AUSTIN, Texas (AP) — For two years, Texas has pushed boundaries on the U.S.-Mexico border: Busing migrants across America, jailing thousands for trespass and stringing razor wire along the Rio Grande.
In a new challenge to the federal government’s authority over immigration, Texas lawmakers on Tuesday night gave final approval to a bill that would allow police to arrest migrants who enter the country illegally and let local judges order them to leave the country.
The bill, which Republican Gov. Greg Abbott is expected to sign, would become one of the nation’s strictest immigration laws if allowed to take effect.
In a rare moment of GOP dissension, one powerful Republican state senator opposed the bill, saying it goes too far. Emotions also ran high in the Texas House, where Democrats spent hours condemning the measure but failed to weaken it before it passed along party lines 83-61. It cleared the Texas Senate last week.
Here’s a look at the proposal:
WHAT WOULD THE NEW LAW DO?
Texas arresting migrants is not new. Within six months of President Joe Biden taking office, Texas troopers began making agreements with border landowners and arresting migrants who crossed their properties for trespassing.
But the new law would empower all police in Texas — including officers hundreds of miles (kilometers) from the border — to arrest migrants suspected of illegally entering the country. The offense would be a misdemeanor and a judge could order the defendant to leave the country.
Critics say the law could lead to racial profiling or the wrongful arrest of U.S. citizens and immigrants who are in the country legally. Democrats also said it would make immigrant crime victims afraid to contact police.
One of the Republicans carrying the bill, state Rep. David Spiller, said the law would not apply to residents who have been in the country for more than two years. He defended the bill as having sufficient guardrails and said it would mostly be applied near the border.
“This is not, ‘Round up everyone who is here illegally and ship them back to Mexico,'” Spiller told a legislative committee last week.
Steven McCraw, the director of the Texas Department of Public Safety, told lawmakers that it would be “almost impossible” for the law to be enforced in any county that was not directly along Texas’ 1,200-mile (1,900-kilometer) border with Mexico, because an officer would need evidence that a migrant had crossed illegally.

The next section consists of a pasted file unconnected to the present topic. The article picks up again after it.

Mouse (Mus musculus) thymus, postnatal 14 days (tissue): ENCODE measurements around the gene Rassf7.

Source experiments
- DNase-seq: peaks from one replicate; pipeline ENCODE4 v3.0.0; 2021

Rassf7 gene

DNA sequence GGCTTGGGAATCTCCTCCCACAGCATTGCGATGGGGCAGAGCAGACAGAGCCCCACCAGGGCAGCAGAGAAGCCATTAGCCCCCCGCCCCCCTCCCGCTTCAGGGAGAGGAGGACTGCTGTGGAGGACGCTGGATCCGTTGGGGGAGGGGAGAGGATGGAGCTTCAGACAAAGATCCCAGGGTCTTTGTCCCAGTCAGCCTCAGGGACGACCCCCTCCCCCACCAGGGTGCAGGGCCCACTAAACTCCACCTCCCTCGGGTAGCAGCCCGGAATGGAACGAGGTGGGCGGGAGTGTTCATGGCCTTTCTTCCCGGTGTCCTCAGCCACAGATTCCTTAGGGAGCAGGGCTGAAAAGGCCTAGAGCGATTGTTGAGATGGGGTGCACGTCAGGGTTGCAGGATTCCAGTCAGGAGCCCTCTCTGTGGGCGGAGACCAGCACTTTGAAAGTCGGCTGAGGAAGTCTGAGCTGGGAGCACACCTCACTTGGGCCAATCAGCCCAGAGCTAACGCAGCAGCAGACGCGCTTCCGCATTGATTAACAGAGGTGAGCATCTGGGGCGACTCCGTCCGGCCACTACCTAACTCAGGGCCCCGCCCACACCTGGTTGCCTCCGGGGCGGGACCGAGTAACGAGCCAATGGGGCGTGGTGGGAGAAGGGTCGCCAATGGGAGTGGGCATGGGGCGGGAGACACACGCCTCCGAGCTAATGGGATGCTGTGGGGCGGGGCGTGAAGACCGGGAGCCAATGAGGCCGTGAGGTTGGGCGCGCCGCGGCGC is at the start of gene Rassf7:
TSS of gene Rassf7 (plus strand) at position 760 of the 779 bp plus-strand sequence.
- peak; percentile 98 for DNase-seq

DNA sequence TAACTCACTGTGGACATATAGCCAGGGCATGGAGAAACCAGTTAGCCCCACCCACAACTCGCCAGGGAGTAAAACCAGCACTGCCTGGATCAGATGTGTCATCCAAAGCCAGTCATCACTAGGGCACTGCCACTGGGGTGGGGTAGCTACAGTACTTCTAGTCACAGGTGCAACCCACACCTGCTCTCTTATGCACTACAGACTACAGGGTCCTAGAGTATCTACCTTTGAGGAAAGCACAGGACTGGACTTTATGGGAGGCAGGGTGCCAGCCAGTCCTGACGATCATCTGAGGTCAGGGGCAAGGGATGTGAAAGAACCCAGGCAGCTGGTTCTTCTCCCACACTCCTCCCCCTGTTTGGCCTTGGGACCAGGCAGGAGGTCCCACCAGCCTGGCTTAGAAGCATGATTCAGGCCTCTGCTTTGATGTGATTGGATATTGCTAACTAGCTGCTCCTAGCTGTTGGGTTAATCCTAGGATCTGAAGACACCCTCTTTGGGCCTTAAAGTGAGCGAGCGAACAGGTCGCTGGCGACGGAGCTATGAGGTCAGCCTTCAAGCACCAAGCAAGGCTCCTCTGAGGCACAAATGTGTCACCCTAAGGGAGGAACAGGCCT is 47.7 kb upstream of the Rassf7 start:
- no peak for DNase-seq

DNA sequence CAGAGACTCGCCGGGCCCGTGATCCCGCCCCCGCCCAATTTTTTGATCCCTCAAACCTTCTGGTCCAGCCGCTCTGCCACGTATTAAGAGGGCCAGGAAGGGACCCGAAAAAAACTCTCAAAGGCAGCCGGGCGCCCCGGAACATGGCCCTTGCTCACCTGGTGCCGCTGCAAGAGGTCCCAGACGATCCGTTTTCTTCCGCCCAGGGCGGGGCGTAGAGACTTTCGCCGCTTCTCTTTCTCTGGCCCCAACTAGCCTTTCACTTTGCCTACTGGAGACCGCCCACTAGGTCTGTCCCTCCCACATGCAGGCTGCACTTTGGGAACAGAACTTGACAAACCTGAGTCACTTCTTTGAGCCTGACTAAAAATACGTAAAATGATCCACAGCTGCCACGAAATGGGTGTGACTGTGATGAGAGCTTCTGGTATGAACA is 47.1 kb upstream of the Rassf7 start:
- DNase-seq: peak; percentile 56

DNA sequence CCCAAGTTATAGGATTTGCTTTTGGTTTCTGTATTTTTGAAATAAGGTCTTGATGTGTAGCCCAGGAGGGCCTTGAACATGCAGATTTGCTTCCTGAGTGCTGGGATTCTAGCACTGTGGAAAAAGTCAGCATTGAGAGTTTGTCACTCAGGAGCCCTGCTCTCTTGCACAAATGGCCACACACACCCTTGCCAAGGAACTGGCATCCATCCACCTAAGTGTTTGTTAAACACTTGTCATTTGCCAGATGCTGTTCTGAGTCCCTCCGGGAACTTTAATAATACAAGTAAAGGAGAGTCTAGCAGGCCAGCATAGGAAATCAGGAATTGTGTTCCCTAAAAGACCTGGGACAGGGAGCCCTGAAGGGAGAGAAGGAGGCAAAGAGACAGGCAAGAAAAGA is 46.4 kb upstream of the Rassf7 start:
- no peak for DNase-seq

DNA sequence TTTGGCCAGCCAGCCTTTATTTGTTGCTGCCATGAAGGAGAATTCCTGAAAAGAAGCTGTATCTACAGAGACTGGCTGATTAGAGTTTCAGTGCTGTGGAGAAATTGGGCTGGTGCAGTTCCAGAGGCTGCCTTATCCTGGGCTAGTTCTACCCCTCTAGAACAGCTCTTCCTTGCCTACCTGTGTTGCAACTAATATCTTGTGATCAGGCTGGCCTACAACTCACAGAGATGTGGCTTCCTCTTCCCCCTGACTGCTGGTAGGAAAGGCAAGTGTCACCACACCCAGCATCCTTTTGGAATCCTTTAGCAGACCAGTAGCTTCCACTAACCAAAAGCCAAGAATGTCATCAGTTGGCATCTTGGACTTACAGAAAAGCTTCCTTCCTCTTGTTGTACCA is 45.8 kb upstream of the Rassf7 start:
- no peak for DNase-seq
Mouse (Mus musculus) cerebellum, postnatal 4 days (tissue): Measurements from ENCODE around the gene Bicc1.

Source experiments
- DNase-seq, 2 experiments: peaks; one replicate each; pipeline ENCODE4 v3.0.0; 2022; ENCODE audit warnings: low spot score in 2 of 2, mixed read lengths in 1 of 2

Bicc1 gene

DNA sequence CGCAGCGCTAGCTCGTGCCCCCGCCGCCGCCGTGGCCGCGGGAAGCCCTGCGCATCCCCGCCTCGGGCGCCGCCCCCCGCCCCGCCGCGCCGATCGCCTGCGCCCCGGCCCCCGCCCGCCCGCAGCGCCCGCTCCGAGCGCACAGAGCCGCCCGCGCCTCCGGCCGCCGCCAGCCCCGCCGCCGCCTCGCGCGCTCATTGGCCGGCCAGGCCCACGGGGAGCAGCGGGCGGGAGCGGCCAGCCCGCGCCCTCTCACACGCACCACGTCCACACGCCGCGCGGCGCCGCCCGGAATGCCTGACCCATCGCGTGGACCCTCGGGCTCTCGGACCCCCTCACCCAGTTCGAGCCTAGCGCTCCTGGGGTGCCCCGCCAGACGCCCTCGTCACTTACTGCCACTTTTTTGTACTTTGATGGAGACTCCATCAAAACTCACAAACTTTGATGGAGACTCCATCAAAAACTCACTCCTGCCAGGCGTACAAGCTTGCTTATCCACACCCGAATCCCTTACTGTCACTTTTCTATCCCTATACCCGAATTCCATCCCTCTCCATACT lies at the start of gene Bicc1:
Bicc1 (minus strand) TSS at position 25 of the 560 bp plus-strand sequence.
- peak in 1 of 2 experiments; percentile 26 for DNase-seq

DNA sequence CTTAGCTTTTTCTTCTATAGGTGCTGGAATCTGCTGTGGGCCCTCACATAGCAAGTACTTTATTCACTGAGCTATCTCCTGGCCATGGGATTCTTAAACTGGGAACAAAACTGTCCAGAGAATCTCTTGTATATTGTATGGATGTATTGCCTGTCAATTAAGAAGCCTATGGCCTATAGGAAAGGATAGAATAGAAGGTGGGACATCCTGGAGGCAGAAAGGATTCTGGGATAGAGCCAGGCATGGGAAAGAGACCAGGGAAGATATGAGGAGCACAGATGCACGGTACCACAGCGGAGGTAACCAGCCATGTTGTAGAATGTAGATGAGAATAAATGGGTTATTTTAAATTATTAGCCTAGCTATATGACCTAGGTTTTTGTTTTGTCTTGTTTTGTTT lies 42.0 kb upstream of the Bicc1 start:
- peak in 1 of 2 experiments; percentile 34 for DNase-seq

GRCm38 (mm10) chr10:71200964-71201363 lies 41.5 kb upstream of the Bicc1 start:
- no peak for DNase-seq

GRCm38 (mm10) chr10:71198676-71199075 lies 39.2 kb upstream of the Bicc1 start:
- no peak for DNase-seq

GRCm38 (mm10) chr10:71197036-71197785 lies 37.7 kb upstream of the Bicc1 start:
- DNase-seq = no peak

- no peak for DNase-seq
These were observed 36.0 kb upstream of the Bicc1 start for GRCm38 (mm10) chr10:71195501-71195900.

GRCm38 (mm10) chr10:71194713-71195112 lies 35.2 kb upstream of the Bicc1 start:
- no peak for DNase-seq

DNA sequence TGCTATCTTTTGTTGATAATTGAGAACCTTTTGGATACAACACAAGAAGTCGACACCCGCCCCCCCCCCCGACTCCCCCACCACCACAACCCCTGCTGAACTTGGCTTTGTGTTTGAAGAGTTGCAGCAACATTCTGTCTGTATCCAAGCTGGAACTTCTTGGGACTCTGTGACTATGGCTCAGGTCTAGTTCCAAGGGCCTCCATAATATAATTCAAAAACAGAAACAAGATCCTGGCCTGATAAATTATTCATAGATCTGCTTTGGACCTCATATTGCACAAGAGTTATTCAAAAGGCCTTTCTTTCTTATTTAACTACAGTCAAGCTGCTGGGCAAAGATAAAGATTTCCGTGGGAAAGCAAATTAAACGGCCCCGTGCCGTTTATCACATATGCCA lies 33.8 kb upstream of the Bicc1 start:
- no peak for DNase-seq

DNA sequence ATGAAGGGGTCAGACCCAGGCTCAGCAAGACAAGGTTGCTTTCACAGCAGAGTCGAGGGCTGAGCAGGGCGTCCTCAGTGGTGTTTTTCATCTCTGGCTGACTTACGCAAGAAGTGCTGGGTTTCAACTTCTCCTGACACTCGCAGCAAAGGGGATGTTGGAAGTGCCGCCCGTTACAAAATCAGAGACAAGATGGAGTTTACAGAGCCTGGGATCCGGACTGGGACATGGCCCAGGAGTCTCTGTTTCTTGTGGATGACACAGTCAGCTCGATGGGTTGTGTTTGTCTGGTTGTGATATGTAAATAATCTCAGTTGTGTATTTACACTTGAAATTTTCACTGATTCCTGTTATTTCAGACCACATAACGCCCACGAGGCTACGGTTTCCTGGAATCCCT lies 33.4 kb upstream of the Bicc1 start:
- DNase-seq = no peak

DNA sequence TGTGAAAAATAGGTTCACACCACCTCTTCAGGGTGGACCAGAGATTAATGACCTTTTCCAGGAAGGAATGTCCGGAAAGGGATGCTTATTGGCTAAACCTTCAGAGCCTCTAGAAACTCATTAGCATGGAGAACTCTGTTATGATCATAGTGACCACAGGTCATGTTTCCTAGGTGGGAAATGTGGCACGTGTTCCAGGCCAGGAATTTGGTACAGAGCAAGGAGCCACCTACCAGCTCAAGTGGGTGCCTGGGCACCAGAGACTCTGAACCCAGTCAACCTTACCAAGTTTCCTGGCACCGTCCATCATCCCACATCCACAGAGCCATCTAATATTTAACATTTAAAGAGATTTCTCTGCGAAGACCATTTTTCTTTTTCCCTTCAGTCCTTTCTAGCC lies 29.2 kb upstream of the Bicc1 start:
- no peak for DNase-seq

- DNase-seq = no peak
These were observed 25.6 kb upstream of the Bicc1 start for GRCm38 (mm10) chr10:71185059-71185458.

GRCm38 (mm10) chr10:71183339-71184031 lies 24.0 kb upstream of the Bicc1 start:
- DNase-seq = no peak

“It’d be a stretch,” McCraw said.
TESTING IMMIGRATION AUTHORITY
Legal experts and immigrant rights groups have railed against the Texas bill as a clear conflict with the U.S. government’s authority to regulate immigration.
“Since when does a state deport individuals?” Democratic state Rep. Victoria Neave Criado said. “That’s not a power that states have. That’s a power that the federal government has.”
She and other Democrats say the state wants the U.S. Supreme Court’s new conservative majority to revisit a 2012 ruling that struck down key provisions of an Arizona immigration law. At the time, Justice Anthony Kennedy said Arizona may have “understandable frustrations” with immigrants who are in the country illegally but can’t pursue policies that “undermine federal law.”
Spiller has denied wanting to challenge the Arizona decision. But the bill has given pause to at least one of his fellow Republicans.
State Sen. Brian Birdwell, an Army veteran who was injured at the Pentagon during the Sept. 11, 2001, attacks, was the lone Republican to vote no, saying the law would usurp powers given to the federal government. It was a rare moment of opposition in the Texas Senate, where Republicans typically vote in lockstep.
“For the short-term messaging gain between our two chambers during this election season, we are setting a terrible precedent for the future by invalidating our obedience and faithfulness to our Constitution,” Birdwell said.
TEXAS’ MASSIVE BORDER OPERATION
In his third term as Texas governor, Abbott has made increasingly aggressive measures on the Texas-Mexico border a centerpiece of his administration.
In addition to giving police new arrest powers, Texas Republicans are also on track to approve $1.5 billion to continue building more border wall. Texas has also gone to court in recent months to keep a floating barrier on the Rio Grande and to prevent Border Patrol agents from cutting razor wire.
The efforts have not halted crossings, which have remained unusually high. Illegal crossings did fall in October, a rare piece of welcome news for a White House that has been criticized by the right and left for its immigration policies.